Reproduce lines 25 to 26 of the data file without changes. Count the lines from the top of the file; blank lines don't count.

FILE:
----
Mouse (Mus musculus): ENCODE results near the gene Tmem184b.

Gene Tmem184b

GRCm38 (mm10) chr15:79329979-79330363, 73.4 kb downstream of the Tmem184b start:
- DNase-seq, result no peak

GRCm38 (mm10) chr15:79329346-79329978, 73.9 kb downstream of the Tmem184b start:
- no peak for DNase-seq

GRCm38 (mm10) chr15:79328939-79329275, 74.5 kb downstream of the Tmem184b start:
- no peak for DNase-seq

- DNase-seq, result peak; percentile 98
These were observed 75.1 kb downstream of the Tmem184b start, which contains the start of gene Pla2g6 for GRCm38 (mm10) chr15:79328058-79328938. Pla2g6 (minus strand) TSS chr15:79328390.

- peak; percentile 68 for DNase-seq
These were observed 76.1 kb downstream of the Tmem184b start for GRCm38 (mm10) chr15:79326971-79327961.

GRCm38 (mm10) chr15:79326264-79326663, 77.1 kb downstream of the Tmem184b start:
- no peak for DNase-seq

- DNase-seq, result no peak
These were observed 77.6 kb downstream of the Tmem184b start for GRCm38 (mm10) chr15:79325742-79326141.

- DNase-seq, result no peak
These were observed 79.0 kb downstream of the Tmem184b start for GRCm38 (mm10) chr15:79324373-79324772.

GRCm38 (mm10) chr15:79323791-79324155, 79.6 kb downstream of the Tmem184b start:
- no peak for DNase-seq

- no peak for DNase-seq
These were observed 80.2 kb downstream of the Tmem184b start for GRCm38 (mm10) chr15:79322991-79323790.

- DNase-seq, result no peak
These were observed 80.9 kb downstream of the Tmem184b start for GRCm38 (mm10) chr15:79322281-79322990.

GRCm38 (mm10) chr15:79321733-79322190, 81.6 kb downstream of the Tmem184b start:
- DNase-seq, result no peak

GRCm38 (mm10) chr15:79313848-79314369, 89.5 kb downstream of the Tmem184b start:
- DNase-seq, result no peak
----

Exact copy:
GRCm38 (mm10) chr15:79321733-79322190, 81.6 kb downstream of the Tmem184b start:
- DNase-seq, result no peak